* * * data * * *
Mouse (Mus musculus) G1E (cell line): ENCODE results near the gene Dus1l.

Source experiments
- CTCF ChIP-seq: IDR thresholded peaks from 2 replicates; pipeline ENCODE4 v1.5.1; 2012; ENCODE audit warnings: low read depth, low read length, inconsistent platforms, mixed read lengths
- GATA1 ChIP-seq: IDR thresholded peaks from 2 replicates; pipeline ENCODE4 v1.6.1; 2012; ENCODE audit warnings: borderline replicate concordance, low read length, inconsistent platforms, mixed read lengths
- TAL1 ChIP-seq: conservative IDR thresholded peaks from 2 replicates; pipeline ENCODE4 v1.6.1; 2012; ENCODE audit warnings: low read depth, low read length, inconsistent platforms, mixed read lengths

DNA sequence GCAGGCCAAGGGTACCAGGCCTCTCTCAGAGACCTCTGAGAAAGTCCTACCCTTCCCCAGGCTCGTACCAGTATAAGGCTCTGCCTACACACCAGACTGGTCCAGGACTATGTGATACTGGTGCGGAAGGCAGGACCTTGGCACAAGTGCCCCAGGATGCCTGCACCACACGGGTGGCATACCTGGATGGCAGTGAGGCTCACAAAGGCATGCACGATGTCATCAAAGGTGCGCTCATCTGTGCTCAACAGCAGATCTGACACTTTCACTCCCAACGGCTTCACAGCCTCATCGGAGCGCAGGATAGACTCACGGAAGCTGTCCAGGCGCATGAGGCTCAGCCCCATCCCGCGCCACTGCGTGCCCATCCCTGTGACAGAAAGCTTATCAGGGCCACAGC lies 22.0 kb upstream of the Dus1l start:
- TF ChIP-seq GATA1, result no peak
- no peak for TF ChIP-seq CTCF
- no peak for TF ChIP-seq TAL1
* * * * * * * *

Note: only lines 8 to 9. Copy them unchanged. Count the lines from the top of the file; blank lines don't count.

- no peak for TF ChIP-seq CTCF
- no peak for TF ChIP-seq TAL1